"I also think this idea that esports is just, oh, 'watching people play video games,' I think Twitch has answered that," Donahue said. "There are 15 million people every day on a platform for two hours a day watching people play video games. So I think they may have answered that concern with their audience."
Beyond just accessibility and name recognition, NBA 2K League has also been able to take lessons from the NBA on how to run itself. One example Donohue gave during his keynote at Esports BAR Miami was of a program that helped players transition into the League. Players are taught about social media, communicating with the press, good sleep and nutrition habits, and other lessons just as they are taught to regular NBA players coming out of college.
"We fit nicely into what could be something of an Olympic sport, and it matches closely with our own belief that we're a global entity"
Donohue told me that the NBA also has learned from the League, implementing ideas such as the game's 2K cam in actual NBA games and receiving positive feedback. That said, Donohue maintains that esports has a flexibility traditional sports does not that gives it an interesting edge in attracting an audience.
"If you watch our broadcast, we're engaging in the Twitch chat, and learning from fans what they want to see," he said. "We'll make adjustments to our camera angles based on fan feedback. We actually added player perspective cameras during the season. We made changes almost every single week, either we were getting feedback immediately from the Twitch chat, or in many cases we were taking fan ideas and adding them to the next broadcast. And they freaked out - the fact that we did that, [fans] loved it. In many ways, our on-air talent is acknowledging people in the chat during the broadcast, which you'd never see in a traditional sport."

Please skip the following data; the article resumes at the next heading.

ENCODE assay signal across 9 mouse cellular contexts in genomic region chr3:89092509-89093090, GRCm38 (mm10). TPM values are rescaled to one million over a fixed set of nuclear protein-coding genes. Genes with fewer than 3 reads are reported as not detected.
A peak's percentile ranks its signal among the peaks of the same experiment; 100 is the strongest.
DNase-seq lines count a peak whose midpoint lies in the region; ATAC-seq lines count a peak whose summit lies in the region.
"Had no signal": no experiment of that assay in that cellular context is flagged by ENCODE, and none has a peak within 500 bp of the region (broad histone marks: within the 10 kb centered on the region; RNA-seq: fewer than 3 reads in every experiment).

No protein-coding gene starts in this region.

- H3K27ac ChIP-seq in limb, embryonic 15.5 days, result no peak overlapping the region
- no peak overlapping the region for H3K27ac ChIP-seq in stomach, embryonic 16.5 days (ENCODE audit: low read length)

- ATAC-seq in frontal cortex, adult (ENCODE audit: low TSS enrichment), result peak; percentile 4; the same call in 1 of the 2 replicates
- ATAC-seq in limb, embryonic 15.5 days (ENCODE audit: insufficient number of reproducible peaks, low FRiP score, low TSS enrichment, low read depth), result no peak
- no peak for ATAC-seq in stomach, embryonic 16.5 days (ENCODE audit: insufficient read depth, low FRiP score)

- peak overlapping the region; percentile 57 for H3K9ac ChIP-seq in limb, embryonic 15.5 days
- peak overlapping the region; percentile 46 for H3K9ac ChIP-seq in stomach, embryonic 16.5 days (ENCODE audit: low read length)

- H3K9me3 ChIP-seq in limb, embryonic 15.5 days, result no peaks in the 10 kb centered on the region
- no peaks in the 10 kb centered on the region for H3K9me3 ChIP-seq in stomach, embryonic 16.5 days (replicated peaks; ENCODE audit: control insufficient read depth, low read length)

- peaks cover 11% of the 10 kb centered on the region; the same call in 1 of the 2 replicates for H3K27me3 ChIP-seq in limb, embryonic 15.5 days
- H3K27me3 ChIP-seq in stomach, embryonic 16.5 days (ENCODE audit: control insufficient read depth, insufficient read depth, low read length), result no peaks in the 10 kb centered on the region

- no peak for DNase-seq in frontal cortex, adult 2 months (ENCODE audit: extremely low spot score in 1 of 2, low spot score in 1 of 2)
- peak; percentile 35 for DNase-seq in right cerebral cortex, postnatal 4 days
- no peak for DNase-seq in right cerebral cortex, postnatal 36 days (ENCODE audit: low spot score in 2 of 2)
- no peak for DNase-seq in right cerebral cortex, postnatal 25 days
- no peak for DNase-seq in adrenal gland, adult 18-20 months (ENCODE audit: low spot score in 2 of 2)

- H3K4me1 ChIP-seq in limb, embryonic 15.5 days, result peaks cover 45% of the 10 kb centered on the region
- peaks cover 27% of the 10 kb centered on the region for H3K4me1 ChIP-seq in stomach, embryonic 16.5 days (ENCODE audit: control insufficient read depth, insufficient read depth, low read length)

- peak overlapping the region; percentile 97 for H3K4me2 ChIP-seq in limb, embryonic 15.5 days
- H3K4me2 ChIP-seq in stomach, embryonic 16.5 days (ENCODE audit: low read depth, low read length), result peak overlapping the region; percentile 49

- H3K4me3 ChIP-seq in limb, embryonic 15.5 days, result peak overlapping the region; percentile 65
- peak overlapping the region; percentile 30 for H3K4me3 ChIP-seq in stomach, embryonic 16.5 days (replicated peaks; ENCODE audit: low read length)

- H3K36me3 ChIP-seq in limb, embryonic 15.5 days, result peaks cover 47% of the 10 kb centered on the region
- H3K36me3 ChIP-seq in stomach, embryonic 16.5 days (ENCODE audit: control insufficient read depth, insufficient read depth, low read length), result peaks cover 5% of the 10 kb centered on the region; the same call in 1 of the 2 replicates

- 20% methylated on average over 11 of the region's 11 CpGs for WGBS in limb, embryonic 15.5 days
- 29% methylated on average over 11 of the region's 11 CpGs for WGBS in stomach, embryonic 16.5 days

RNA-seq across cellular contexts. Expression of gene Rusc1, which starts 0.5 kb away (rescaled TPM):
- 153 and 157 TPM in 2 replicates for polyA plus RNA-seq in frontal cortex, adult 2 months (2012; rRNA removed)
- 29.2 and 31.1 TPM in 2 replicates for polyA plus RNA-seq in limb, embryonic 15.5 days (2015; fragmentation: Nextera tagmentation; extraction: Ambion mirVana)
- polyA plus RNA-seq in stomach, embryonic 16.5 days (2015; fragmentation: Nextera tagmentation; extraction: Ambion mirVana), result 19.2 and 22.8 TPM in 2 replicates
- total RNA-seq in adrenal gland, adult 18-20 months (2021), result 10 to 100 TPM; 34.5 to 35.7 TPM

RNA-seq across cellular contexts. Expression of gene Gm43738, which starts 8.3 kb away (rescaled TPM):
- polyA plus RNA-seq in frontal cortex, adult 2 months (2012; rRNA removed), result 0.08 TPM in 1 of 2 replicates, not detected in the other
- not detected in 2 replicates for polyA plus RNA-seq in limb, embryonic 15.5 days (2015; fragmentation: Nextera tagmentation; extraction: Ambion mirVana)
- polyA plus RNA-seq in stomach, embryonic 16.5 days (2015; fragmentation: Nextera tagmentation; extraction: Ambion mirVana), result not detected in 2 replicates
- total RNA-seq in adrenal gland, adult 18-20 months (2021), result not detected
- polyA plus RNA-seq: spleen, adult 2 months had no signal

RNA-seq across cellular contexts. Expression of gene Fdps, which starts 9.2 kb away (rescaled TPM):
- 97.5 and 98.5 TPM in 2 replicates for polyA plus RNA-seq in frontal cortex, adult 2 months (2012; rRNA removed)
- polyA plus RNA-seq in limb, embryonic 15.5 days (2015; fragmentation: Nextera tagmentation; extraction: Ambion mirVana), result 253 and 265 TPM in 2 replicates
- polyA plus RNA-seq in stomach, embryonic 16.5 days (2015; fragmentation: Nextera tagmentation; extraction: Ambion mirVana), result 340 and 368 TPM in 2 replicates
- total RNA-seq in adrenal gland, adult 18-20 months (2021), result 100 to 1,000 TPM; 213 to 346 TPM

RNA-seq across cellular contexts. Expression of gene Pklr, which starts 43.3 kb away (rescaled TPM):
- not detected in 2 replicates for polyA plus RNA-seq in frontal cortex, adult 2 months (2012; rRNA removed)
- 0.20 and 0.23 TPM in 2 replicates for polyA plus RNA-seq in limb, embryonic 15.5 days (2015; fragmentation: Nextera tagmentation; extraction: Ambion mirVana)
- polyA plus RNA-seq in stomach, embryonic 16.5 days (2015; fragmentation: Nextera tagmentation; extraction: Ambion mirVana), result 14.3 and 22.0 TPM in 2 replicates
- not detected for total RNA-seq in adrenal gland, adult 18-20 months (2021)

Donohue re-emphasized that point later in his keynote, saying that the NBA 2K League finals last year looked nothing like the first games broadcast earlier that year. In that regard, he said the League will continue to iterate going forward based on what its audience asks for. As he put it onstage, "A totally customized broadcast is the future of consumption."
I asked Donohue later in our conversation what he thought about esports in the Olympics, especially in light of concerns about games "promoting violence or discrimination" from the International Olympic Committee. Donohue agreed that NBA 2K would be a good fit as it does neither, though he added an additional reason.
"If our player pool diversifies, we think that improves its quality"
"No one knows more than the NBA the power the Olympics can have," he said. "There are very few more transformational moments in the NBA's history than the Dream Team. And the Dream Team has led to us having 13 regional offices around the world and it's led to the game becoming a huge global entity. I understand why the Olympics is interested. I think it makes a lot of sense for them to attract a younger audience, and I don't think that conversation is going away. We fit nicely into what could be something of an Olympic sport, and it matches closely with our own belief that we're a global entity."
Diversity in esports continues to be a growing concern, and the NBA 2K League is no exception. For its first season, the League had 72,000 people try out, and Donohue said gender was unknown during the process until the very end. Of those 72,000, only one woman progressed to the final 250, and she did not make it into the 102 players in the League itself. Donohue wants that to change in the future.
"Diversity is a major initiative for us," Donohue said. "We were disappointed to see [no women make it into the League], so we made it an initiative internally. We created a task force made up of 2K and NBA and esports industry experts to try and address this, and also we've identified some of the top female 2K players and we've done focus groups with them and our teams to identify if there were any potential barriers in making it into the League. It's a priority for us to have female players in the future.
"If our player pool diversifies, we think that improves its quality. We had an influencer event back in July where we had some of our 2K League players, four of the best female 2K players in the world play. We've already started to make it feel normal in the 2K League, so we hope to lead the way there."
Gamesindustry.biz is a media partner to Esports BAR, which is run by Reed Midem, a subsidiary of our parent company Reed Exhibitions.